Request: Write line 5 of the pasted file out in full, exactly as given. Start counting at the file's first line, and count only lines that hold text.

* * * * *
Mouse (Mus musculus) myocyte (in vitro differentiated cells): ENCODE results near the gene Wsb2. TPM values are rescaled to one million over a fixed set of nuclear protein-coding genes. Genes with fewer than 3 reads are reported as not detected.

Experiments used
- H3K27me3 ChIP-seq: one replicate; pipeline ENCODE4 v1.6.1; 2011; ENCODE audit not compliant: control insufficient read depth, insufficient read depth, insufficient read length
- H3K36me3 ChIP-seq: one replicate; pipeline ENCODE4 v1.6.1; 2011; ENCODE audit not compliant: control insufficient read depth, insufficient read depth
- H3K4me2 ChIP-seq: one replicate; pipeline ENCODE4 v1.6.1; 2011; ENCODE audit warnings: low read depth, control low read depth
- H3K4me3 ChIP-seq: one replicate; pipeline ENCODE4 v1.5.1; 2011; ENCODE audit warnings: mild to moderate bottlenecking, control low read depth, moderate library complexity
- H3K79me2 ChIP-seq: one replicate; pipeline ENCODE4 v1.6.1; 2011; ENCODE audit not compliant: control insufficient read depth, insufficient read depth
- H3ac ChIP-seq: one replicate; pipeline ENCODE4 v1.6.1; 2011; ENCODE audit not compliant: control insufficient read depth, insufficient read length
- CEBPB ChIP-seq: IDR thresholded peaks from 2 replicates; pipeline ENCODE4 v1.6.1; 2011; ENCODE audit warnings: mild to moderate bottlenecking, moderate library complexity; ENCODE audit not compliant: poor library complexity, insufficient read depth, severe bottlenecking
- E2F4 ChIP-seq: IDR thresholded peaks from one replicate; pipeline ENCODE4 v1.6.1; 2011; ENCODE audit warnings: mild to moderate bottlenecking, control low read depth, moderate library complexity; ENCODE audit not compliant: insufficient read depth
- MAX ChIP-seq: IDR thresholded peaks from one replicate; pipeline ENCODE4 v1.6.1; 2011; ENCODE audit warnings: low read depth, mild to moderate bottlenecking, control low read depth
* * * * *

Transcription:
- H3K4me2 ChIP-seq: one replicate; pipeline ENCODE4 v1.6.1; 2011; ENCODE audit warnings: low read depth, control low read depth